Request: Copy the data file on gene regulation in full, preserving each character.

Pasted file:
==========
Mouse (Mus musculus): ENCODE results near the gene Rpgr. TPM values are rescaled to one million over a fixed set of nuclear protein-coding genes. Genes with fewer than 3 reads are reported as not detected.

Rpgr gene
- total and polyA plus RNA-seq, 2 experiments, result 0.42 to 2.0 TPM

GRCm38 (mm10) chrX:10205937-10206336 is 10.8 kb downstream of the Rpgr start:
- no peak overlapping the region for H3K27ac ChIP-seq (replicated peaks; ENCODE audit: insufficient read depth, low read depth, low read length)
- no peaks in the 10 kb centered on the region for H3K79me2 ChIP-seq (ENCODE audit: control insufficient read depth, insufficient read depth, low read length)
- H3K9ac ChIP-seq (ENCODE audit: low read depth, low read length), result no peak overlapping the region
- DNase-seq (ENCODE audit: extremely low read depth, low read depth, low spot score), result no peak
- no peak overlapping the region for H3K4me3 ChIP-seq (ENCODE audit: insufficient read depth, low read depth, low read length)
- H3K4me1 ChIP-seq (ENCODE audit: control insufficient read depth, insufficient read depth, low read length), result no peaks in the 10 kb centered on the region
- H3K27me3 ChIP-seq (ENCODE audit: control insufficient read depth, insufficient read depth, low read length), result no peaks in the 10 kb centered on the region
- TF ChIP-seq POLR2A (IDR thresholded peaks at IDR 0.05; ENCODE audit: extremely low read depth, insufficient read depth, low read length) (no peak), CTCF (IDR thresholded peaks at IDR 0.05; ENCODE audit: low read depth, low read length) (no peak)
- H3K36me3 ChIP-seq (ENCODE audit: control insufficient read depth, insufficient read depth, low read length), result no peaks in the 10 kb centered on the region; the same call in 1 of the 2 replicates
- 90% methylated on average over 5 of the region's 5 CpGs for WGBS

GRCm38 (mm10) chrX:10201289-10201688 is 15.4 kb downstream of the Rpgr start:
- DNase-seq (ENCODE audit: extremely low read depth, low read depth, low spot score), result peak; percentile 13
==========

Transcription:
Mouse (Mus musculus): ENCODE results near the gene Rpgr. TPM values are rescaled to one million over a fixed set of nuclear protein-coding genes. Genes with fewer than 3 reads are reported as not detected.

Rpgr gene
- total and polyA plus RNA-seq, 2 experiments, result 0.42 to 2.0 TPM

GRCm38 (mm10) chrX:10205937-10206336 is 10.8 kb downstream of the Rpgr start:
- no peak overlapping the region for H3K27ac ChIP-seq (replicated peaks; ENCODE audit: insufficient read depth, low read depth, low read length)
- no peaks in the 10 kb centered on the region for H3K79me2 ChIP-seq (ENCODE audit: control insufficient read depth, insufficient read depth, low read length)
- H3K9ac ChIP-seq (ENCODE audit: low read depth, low read length), result no peak overlapping the region
- DNase-seq (ENCODE audit: extremely low read depth, low read depth, low spot score), result no peak
- no peak overlapping the region for H3K4me3 ChIP-seq (ENCODE audit: insufficient read depth, low read depth, low read length)
- H3K4me1 ChIP-seq (ENCODE audit: control insufficient read depth, insufficient read depth, low read length), result no peaks in the 10 kb centered on the region
- H3K27me3 ChIP-seq (ENCODE audit: control insufficient read depth, insufficient read depth, low read length), result no peaks in the 10 kb centered on the region
- TF ChIP-seq POLR2A (IDR thresholded peaks at IDR 0.05; ENCODE audit: extremely low read depth, insufficient read depth, low read length) (no peak), CTCF (IDR thresholded peaks at IDR 0.05; ENCODE audit: low read depth, low read length) (no peak)
- H3K36me3 ChIP-seq (ENCODE audit: control insufficient read depth, insufficient read depth, low read length), result no peaks in the 10 kb centered on the region; the same call in 1 of the 2 replicates
- 90% methylated on average over 5 of the region's 5 CpGs for WGBS

GRCm38 (mm10) chrX:10201289-10201688 is 15.4 kb downstream of the Rpgr start:
- DNase-seq (ENCODE audit: extremely low read depth, low read depth, low spot score), result peak; percentile 13